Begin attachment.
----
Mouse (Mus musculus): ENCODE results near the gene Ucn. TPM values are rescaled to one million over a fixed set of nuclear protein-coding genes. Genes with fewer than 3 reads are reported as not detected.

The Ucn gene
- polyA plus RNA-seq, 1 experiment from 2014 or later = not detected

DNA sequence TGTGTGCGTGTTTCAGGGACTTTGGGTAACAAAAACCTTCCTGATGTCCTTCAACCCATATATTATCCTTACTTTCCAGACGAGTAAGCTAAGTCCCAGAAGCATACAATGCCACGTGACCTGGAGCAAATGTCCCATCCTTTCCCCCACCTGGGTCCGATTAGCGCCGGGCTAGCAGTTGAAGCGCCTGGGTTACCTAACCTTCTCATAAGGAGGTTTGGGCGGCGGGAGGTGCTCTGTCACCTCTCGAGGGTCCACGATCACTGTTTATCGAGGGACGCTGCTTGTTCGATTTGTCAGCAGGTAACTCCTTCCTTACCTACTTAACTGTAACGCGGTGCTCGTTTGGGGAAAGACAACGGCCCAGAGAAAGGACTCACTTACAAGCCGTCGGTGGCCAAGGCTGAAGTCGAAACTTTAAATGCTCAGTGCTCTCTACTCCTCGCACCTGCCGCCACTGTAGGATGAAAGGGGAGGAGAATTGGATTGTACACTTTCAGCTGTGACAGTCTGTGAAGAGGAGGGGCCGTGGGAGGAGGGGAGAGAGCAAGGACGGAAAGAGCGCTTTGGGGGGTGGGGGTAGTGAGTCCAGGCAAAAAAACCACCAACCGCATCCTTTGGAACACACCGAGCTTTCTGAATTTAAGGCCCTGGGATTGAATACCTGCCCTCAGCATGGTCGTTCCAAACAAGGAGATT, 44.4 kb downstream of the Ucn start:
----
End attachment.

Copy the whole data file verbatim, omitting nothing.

Mouse (Mus musculus): ENCODE results near the gene Ucn. TPM values are rescaled to one million over a fixed set of nuclear protein-coding genes. Genes with fewer than 3 reads are reported as not detected.

The Ucn gene
- polyA plus RNA-seq, 1 experiment from 2014 or later = not detected

DNA sequence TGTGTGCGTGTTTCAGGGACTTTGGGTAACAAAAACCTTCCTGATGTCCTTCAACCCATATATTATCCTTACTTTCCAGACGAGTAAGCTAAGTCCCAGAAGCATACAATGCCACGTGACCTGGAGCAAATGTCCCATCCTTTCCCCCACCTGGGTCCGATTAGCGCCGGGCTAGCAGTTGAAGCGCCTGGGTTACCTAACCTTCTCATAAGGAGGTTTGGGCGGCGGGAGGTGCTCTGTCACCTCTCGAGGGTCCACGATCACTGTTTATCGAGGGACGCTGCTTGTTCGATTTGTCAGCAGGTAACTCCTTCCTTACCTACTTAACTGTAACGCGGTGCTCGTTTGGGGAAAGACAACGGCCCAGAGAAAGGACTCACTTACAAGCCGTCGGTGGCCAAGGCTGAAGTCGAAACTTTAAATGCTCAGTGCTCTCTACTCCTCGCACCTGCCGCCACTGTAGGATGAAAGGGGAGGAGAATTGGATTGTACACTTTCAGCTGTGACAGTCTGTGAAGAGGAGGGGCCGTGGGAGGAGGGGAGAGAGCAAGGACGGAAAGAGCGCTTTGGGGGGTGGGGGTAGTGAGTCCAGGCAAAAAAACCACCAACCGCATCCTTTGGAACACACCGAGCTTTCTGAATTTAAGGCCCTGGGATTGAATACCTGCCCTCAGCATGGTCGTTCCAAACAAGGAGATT, 44.4 kb downstream of the Ucn start: